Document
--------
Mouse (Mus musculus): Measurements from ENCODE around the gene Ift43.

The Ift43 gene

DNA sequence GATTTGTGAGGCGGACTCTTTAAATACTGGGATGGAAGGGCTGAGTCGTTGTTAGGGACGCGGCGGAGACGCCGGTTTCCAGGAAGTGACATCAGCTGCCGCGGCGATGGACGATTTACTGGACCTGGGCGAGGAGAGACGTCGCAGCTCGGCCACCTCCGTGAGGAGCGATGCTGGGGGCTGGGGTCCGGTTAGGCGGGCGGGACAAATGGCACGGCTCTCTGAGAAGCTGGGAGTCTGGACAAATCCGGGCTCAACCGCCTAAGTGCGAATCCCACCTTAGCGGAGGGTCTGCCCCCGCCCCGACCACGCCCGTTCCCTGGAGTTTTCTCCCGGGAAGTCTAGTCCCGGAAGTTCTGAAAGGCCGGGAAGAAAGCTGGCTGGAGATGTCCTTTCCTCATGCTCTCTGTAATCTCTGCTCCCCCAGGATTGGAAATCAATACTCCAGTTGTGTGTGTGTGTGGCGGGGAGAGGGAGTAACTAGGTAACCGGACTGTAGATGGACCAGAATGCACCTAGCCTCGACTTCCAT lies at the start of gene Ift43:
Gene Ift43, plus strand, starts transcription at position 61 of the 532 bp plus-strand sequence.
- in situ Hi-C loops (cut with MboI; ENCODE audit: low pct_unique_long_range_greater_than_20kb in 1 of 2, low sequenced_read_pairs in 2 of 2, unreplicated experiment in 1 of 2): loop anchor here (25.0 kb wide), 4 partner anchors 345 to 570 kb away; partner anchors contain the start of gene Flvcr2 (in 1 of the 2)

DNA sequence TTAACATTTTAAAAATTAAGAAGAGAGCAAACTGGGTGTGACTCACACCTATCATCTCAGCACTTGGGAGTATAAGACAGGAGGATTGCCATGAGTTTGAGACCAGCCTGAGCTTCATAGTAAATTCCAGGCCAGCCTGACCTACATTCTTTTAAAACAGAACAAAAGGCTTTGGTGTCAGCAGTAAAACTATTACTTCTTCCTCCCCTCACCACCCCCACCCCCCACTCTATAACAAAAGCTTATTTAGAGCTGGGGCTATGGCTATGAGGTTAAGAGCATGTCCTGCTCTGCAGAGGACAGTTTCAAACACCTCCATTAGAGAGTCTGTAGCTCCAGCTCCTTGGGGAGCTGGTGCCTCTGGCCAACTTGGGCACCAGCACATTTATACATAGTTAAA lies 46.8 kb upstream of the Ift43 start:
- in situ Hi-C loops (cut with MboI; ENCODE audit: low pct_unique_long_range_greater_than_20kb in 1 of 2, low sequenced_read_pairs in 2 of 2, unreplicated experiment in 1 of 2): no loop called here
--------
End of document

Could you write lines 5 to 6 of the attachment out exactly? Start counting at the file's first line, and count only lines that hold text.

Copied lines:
- in situ Hi-C loops (cut with MboI; ENCODE audit: low pct_unique_long_range_greater_than_20kb in 1 of 2, low sequenced_read_pairs in 2 of 2, unreplicated experiment in 1 of 2): loop anchor here (25.0 kb wide), 4 partner anchors 345 to 570 kb away; partner anchors contain the start of gene Flvcr2 (in 1 of the 2)

DNA sequence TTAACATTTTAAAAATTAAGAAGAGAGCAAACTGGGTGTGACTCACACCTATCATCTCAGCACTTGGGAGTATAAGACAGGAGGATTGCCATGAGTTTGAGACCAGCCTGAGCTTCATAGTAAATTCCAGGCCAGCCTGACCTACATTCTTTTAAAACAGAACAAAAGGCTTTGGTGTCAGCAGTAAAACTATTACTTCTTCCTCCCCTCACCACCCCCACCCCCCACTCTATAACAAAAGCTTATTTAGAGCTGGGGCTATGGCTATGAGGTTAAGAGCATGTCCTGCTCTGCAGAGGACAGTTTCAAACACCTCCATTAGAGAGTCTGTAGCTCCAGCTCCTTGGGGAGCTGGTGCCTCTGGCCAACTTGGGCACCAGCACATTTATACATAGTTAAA lies 46.8 kb upstream of the Ift43 start: